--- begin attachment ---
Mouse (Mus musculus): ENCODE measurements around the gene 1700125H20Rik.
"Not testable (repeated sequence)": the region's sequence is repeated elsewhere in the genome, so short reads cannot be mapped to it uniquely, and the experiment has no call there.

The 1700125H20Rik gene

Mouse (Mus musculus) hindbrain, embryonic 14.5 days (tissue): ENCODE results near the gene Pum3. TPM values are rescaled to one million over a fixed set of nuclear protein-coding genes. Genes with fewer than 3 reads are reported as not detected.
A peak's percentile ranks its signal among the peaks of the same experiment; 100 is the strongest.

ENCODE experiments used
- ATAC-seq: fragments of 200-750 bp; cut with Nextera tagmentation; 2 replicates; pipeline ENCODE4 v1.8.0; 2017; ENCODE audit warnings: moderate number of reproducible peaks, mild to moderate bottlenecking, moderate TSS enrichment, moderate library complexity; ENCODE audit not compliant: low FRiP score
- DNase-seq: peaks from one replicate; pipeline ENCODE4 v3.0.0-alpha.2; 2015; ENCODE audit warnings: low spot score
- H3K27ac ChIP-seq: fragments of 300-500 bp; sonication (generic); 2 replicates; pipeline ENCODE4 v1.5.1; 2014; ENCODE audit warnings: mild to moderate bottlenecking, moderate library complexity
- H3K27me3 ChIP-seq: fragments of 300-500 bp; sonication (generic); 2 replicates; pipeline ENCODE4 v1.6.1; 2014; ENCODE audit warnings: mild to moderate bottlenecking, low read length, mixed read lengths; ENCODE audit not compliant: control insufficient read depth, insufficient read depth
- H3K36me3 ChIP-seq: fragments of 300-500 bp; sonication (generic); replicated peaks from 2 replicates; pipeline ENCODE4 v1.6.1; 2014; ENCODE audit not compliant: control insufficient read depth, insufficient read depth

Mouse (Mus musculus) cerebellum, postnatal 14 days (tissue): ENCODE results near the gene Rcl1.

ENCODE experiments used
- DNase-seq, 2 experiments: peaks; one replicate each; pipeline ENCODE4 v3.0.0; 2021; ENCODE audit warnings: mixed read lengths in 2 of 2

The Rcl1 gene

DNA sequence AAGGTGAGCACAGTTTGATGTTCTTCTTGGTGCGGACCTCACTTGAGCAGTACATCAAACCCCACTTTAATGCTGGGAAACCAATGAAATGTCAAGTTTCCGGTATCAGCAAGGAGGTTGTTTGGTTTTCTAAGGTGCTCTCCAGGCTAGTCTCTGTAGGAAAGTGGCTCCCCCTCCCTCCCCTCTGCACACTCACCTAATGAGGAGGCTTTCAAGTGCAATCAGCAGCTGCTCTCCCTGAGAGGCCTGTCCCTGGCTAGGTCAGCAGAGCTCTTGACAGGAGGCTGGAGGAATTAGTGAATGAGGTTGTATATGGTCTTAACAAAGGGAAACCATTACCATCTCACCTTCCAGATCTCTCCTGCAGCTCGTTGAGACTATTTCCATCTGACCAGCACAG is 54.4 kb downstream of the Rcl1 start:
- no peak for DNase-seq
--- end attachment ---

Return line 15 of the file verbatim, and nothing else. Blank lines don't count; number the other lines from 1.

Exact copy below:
The Rcl1 gene